Click here for: Life After Death – Vesna Vulovic: Survivor’s Guilt (Part Two)

Survival Skills – Tito’s Luck: The 1979 Montenegro Earthquake

To survive as a dictator takes an extremely clever individual who is willing to do whatever is necessary to keep power. This often means resorting to measured brutality. A dictator must know not only when to act against enemies, but also calibrate how much force should be used. It is one thing to get rid of would be usurpers and dangerous political enemies, it is quite another to engage in continuous purges. The latter can lead to a counter revolt by those who think they might be next on a growing proscription list. The most successful dictators in history know when to act and how far to go (Note: For the record, I am not condoning dictatorship or authoritarian rule, just stating simple truths).

One of the best at knowing when to purge enemies in order to keep power was Yugoslavia’s longtime leader and erstwhile dictator Josip Broz Tito. His decades long grip on power in a region that imploded after his death speaks volumes about his skill in power politics. Like all dictators, Tito was obsessed with control and for the sake of self-preservation he had to be. Lose control, lose power, lose your dictatorship, lose your life. Tito never said those words in that was, but he didn’t have to. He understood this logic intuitively. Tito was going to do everything possible to never lose his grip on power and he never did, at least not when it came to ruling Yugoslavia.

The survivalist - Josip Broz Tito

The survivalist – Josip Broz Tito

A Matter of Control – Assassination Inspiration
Despite his longevity, uneasy was the head that wore the crown of leadership in post-World War II Yugoslavia. Tito was constantly threatened with assassination, much more by external foes rather than internal ones. After he broke Yugoslavia away from Josef Stalin’s Soviet Union, Tito was a marked man. By some accounts, Tito managed to withstand no less than twenty-two KGB originated assassination attempts. Some of these seemed like fodder for James Bond novels, the most notorious of which involved a box that would be opened and spray Tito with a poison gas. None of the attempts came close to being successful, nonetheless they must have made Tito contemplate his mortality more than a few times. It spurred him to even greater control of his own personal security and surroundings. Political preservation and self-preservation were inextricably intertwined, making them literally a matter of life and death. Tito instinctively knew this, but even the most powerful dictators, and was certainly one of them, still must deal with events beyond their control.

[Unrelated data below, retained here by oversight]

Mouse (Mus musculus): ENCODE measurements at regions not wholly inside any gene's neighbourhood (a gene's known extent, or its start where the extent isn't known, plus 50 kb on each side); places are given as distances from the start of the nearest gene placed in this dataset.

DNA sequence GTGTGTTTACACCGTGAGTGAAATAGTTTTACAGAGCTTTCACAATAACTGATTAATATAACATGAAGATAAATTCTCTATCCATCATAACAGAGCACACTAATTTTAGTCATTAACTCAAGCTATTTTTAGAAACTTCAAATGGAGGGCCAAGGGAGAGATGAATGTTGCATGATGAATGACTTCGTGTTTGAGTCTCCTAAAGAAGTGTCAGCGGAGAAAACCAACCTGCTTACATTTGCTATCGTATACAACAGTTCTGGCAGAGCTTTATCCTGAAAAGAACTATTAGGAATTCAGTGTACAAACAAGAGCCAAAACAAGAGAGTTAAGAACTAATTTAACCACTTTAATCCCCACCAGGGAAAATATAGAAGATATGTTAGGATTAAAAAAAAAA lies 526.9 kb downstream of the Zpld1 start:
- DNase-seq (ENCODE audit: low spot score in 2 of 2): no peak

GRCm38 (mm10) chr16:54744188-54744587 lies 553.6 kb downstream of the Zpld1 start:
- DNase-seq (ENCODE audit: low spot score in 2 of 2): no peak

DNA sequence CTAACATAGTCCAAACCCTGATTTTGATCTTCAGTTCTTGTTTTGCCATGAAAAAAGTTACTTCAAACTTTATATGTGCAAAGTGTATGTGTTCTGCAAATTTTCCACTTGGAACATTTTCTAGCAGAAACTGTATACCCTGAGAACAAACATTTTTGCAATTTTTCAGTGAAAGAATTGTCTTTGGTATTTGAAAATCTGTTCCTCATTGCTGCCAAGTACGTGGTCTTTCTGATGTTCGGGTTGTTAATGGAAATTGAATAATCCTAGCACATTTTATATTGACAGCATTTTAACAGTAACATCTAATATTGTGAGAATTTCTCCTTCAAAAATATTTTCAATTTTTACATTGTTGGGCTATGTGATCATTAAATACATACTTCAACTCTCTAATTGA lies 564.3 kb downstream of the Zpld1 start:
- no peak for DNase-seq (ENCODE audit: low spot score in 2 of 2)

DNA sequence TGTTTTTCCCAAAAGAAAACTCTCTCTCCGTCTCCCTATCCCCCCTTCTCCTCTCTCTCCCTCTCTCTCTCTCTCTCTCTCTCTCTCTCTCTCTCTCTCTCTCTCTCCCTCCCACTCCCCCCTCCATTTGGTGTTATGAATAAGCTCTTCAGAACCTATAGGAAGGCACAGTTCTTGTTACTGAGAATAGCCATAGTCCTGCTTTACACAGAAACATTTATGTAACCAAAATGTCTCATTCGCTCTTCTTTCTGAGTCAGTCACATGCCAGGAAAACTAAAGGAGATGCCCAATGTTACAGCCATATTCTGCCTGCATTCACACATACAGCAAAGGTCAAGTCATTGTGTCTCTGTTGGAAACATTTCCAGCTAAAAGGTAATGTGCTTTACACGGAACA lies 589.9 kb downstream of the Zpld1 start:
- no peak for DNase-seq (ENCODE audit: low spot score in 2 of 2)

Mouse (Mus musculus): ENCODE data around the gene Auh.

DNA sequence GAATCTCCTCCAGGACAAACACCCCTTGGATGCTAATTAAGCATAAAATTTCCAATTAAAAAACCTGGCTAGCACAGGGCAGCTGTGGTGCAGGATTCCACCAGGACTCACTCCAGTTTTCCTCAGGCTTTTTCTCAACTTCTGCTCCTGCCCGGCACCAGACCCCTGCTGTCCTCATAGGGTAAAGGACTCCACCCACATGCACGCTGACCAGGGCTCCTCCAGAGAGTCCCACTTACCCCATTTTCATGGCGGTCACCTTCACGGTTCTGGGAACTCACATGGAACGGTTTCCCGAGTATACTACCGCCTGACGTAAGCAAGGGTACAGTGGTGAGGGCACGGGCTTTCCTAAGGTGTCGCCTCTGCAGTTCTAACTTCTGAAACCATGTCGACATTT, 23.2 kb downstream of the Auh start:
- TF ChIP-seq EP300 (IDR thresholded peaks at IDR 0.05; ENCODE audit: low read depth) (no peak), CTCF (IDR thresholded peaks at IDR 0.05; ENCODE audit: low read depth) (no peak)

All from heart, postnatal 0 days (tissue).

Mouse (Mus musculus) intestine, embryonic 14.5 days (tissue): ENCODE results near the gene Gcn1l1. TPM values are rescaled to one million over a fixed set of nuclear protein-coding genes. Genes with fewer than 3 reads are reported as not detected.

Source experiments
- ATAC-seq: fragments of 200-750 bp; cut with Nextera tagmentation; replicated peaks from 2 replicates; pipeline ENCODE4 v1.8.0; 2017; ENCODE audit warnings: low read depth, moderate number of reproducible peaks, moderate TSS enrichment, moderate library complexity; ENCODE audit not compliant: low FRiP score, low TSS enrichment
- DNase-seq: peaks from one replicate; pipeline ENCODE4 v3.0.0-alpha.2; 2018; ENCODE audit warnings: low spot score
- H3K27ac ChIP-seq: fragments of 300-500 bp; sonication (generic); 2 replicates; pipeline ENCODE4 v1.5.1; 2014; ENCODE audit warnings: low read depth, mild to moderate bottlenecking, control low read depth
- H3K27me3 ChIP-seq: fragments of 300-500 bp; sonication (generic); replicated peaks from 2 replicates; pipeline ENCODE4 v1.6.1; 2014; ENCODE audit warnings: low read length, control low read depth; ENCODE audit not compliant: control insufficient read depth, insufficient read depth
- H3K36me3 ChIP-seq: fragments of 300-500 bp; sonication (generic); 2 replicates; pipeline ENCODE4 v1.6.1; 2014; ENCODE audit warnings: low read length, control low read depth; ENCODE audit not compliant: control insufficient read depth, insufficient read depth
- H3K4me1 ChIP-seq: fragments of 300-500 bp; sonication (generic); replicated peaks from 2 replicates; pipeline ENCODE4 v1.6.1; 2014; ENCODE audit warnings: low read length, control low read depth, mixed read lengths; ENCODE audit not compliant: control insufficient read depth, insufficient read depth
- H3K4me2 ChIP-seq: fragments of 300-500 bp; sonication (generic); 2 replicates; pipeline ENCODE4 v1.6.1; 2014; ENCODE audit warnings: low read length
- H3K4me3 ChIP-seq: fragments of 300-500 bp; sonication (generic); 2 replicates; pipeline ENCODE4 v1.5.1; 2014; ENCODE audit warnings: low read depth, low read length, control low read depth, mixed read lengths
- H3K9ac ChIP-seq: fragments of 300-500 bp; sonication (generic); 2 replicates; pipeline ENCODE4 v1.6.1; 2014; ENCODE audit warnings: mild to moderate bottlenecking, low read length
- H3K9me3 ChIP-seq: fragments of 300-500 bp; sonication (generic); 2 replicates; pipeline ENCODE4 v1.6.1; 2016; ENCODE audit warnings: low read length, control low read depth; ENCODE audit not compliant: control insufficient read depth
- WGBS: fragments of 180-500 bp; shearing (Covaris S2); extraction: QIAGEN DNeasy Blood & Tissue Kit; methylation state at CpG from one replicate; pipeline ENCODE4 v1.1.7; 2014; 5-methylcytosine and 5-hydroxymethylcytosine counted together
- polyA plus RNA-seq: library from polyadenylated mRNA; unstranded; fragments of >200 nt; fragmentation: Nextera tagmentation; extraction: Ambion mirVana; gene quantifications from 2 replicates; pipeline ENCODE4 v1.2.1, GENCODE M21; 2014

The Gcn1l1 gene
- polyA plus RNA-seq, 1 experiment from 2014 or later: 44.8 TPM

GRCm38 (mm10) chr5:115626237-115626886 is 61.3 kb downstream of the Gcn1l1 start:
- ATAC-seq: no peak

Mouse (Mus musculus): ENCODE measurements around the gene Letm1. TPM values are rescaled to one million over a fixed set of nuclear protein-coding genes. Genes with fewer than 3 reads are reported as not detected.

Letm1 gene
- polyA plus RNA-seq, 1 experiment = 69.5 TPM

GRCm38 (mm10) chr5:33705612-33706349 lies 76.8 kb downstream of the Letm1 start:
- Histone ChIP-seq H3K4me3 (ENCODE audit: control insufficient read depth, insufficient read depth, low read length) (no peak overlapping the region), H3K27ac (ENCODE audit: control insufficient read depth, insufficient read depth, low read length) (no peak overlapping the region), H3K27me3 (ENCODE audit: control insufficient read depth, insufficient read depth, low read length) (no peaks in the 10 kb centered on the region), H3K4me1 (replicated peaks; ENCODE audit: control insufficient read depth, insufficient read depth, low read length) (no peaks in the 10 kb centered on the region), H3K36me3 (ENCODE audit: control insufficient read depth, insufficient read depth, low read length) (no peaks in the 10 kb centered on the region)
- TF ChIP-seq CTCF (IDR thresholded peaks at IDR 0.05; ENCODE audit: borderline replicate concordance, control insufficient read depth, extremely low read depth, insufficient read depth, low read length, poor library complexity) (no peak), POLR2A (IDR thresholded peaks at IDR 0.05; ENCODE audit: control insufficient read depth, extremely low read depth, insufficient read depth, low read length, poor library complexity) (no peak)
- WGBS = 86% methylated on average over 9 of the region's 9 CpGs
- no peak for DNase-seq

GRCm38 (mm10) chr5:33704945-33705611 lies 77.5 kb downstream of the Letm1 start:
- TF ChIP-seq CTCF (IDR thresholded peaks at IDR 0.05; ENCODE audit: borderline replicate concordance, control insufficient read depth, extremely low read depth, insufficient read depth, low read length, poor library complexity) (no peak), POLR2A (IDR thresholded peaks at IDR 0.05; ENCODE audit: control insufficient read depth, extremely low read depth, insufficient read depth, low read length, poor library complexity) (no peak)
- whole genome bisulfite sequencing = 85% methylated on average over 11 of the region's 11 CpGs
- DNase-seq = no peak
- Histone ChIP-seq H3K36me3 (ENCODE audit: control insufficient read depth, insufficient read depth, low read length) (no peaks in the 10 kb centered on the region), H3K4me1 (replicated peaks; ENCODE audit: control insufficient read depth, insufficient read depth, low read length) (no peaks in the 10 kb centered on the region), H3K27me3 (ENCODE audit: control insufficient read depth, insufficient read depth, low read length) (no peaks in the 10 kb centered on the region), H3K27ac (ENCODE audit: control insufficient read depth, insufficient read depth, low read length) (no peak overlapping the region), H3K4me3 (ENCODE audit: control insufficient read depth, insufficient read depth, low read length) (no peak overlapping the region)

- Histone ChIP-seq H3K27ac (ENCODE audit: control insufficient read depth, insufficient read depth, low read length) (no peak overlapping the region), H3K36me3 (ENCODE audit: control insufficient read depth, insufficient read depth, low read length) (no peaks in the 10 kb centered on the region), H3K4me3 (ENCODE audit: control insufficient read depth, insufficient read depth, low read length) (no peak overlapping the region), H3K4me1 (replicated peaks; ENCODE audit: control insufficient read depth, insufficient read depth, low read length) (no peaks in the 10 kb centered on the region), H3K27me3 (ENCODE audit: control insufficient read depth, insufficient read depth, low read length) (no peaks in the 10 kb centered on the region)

The most unpredictable of these do not always come from human adversaries, instead they sometimes arise by force of nature. Tito learned this lesson in the 1979 Montenegro earthquake which nearly took his life and rule from him. How does a dictator protect himself from an earthquake? The answer is one of two things, either they do not bother worrying about such infrequent cataclysms or they manage to get lucky. And when it came to keeping power in the Balkans it is sometimes better to be lucky than good. There is no better example of Tito’s luck than the exceedingly nasty 1979 Montenegro earthquake. It was certainly bad luck to have such a catastrophe strike the Yugoslav state in the first place, but not surprising since the area has been riven throughout history by repeated temblors. The quake hit during the spring of 1979 when on the morning of April 15 the coast of Montenegro and the near inland area was jolted by a 6.9 magnitude earthquake.

Damaged goods - Hotel in Budva following the 1979 Montenegro

Damaged goods – Hotel in Budva following the 1979 Montenegro (Credit: R McGuire/U.S. Geological Survey)

No Rest For The Weary – Mortal Dangers
By several standards of measurement, the 1979 Montenegro Earthquake was more powerful than the terribly destructive one that had leveled much of Skopje in Macedonia a decade and a half earlier. Not as much is heard about the Montenegrin quake because it did not strike a densely populated area or major city. In this case, it was not just the rumbling ground, but also the roiling sea which wreaked havoc along the Montenegrin coast as a six-meter high tsunami crashed into parts of the shoreline.
A great deal of the 1979 quake’s destruction was wrought upon the historic town of Budva which hugged the Adriatic Sea. Its Old Town sustained major damage to cultural properties, while local residences crumbled. The same thing occurred in many of the communities around the beautiful bay of Kotor.